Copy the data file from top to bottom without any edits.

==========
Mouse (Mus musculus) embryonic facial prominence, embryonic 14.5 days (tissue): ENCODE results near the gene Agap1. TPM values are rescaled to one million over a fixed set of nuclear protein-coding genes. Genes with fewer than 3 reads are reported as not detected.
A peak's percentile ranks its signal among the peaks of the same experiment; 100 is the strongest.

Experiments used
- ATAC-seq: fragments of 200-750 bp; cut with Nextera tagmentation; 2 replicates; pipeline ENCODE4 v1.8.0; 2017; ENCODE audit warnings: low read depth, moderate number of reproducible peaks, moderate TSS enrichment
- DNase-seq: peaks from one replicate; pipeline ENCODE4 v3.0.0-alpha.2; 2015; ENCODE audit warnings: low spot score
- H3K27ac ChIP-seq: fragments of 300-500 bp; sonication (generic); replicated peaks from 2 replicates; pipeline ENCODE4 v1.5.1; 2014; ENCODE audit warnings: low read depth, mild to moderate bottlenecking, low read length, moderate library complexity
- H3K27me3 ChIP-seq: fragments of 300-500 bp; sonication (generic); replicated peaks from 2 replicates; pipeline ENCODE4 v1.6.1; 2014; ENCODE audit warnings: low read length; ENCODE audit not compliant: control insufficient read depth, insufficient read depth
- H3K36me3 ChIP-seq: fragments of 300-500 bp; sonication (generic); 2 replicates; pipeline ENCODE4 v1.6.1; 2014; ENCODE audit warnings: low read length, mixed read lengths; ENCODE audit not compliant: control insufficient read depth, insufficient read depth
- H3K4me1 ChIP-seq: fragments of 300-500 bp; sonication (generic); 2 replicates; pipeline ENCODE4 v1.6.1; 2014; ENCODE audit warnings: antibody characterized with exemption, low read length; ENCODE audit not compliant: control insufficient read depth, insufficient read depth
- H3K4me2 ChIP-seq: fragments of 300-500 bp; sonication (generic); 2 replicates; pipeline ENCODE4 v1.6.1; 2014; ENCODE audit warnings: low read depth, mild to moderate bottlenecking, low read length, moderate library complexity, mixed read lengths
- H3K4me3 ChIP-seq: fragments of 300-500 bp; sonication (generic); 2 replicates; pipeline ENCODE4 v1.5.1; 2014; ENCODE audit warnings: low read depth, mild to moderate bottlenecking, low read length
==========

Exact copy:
Mouse (Mus musculus) embryonic facial prominence, embryonic 14.5 days (tissue): ENCODE results near the gene Agap1. TPM values are rescaled to one million over a fixed set of nuclear protein-coding genes. Genes with fewer than 3 reads are reported as not detected.
A peak's percentile ranks its signal among the peaks of the same experiment; 100 is the strongest.

Experiments used
- ATAC-seq: fragments of 200-750 bp; cut with Nextera tagmentation; 2 replicates; pipeline ENCODE4 v1.8.0; 2017; ENCODE audit warnings: low read depth, moderate number of reproducible peaks, moderate TSS enrichment
- DNase-seq: peaks from one replicate; pipeline ENCODE4 v3.0.0-alpha.2; 2015; ENCODE audit warnings: low spot score
- H3K27ac ChIP-seq: fragments of 300-500 bp; sonication (generic); replicated peaks from 2 replicates; pipeline ENCODE4 v1.5.1; 2014; ENCODE audit warnings: low read depth, mild to moderate bottlenecking, low read length, moderate library complexity
- H3K27me3 ChIP-seq: fragments of 300-500 bp; sonication (generic); replicated peaks from 2 replicates; pipeline ENCODE4 v1.6.1; 2014; ENCODE audit warnings: low read length; ENCODE audit not compliant: control insufficient read depth, insufficient read depth
- H3K36me3 ChIP-seq: fragments of 300-500 bp; sonication (generic); 2 replicates; pipeline ENCODE4 v1.6.1; 2014; ENCODE audit warnings: low read length, mixed read lengths; ENCODE audit not compliant: control insufficient read depth, insufficient read depth
- H3K4me1 ChIP-seq: fragments of 300-500 bp; sonication (generic); 2 replicates; pipeline ENCODE4 v1.6.1; 2014; ENCODE audit warnings: antibody characterized with exemption, low read length; ENCODE audit not compliant: control insufficient read depth, insufficient read depth
- H3K4me2 ChIP-seq: fragments of 300-500 bp; sonication (generic); 2 replicates; pipeline ENCODE4 v1.6.1; 2014; ENCODE audit warnings: low read depth, mild to moderate bottlenecking, low read length, moderate library complexity, mixed read lengths
- H3K4me3 ChIP-seq: fragments of 300-500 bp; sonication (generic); 2 replicates; pipeline ENCODE4 v1.5.1; 2014; ENCODE audit warnings: low read depth, mild to moderate bottlenecking, low read length